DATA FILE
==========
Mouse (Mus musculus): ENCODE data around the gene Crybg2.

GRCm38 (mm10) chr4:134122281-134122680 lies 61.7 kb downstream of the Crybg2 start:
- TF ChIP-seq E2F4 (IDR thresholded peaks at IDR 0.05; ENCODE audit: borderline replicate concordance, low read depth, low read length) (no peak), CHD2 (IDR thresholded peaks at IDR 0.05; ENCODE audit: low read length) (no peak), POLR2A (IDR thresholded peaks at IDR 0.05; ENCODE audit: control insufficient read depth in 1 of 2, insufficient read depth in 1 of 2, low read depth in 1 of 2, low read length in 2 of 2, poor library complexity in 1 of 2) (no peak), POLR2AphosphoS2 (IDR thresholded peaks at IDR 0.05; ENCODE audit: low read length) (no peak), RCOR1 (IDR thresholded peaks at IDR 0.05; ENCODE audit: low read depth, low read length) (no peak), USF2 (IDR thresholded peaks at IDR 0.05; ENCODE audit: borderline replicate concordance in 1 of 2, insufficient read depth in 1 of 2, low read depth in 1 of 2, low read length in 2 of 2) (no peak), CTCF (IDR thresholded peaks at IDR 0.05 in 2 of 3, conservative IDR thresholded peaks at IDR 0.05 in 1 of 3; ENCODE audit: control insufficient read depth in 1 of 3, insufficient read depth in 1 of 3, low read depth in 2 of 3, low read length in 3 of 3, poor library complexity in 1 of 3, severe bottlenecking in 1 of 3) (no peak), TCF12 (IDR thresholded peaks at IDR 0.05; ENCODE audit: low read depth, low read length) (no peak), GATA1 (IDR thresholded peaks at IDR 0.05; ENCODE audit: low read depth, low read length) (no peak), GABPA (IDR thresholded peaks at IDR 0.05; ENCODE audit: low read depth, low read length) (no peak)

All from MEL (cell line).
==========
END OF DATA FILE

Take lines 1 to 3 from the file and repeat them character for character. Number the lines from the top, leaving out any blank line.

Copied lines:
Mouse (Mus musculus): ENCODE data around the gene Crybg2.

GRCm38 (mm10) chr4:134122281-134122680 lies 61.7 kb downstream of the Crybg2 start:
- TF ChIP-seq E2F4 (IDR thresholded peaks at IDR 0.05; ENCODE audit: borderline replicate concordance, low read depth, low read length) (no peak), CHD2 (IDR thresholded peaks at IDR 0.05; ENCODE audit: low read length) (no peak), POLR2A (IDR thresholded peaks at IDR 0.05; ENCODE audit: control insufficient read depth in 1 of 2, insufficient read depth in 1 of 2, low read depth in 1 of 2, low read length in 2 of 2, poor library complexity in 1 of 2) (no peak), POLR2AphosphoS2 (IDR thresholded peaks at IDR 0.05; ENCODE audit: low read length) (no peak), RCOR1 (IDR thresholded peaks at IDR 0.05; ENCODE audit: low read depth, low read length) (no peak), USF2 (IDR thresholded peaks at IDR 0.05; ENCODE audit: borderline replicate concordance in 1 of 2, insufficient read depth in 1 of 2, low read depth in 1 of 2, low read length in 2 of 2) (no peak), CTCF (IDR thresholded peaks at IDR 0.05 in 2 of 3, conservative IDR thresholded peaks at IDR 0.05 in 1 of 3; ENCODE audit: control insufficient read depth in 1 of 3, insufficient read depth in 1 of 3, low read depth in 2 of 3, low read length in 3 of 3, poor library complexity in 1 of 3, severe bottlenecking in 1 of 3) (no peak), TCF12 (IDR thresholded peaks at IDR 0.05; ENCODE audit: low read depth, low read length) (no peak), GATA1 (IDR thresholded peaks at IDR 0.05; ENCODE audit: low read depth, low read length) (no peak), GABPA (IDR thresholded peaks at IDR 0.05; ENCODE audit: low read depth, low read length) (no peak)